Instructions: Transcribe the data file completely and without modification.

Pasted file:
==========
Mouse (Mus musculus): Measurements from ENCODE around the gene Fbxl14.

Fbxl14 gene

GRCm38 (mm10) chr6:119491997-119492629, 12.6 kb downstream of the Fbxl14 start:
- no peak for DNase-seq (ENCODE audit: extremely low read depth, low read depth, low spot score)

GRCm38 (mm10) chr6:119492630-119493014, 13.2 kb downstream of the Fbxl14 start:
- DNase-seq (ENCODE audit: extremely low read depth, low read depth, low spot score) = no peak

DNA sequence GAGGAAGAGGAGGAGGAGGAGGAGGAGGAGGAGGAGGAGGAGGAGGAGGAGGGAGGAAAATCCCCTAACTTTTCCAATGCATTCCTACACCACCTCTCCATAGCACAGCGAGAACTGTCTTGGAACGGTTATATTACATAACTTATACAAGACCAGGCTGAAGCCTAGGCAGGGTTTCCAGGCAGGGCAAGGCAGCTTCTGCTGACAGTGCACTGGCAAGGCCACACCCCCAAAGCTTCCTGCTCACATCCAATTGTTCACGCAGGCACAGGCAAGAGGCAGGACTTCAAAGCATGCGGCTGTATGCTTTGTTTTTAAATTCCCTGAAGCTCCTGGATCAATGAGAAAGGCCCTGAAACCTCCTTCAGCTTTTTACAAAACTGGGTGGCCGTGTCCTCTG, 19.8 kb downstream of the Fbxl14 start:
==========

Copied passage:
Mouse (Mus musculus): Measurements from ENCODE around the gene Fbxl14.

Fbxl14 gene

GRCm38 (mm10) chr6:119491997-119492629, 12.6 kb downstream of the Fbxl14 start:
- no peak for DNase-seq (ENCODE audit: extremely low read depth, low read depth, low spot score)

GRCm38 (mm10) chr6:119492630-119493014, 13.2 kb downstream of the Fbxl14 start:
- DNase-seq (ENCODE audit: extremely low read depth, low read depth, low spot score) = no peak

DNA sequence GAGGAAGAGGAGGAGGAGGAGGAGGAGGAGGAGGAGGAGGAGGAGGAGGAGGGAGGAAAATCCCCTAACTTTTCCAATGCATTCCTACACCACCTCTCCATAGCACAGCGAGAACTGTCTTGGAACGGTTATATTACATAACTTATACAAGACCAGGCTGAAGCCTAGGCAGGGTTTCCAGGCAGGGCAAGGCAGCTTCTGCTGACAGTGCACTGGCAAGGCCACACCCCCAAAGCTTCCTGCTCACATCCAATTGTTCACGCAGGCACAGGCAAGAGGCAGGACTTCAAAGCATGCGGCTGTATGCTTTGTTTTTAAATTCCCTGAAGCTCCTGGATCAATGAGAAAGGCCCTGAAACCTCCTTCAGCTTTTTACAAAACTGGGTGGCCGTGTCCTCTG, 19.8 kb downstream of the Fbxl14 start: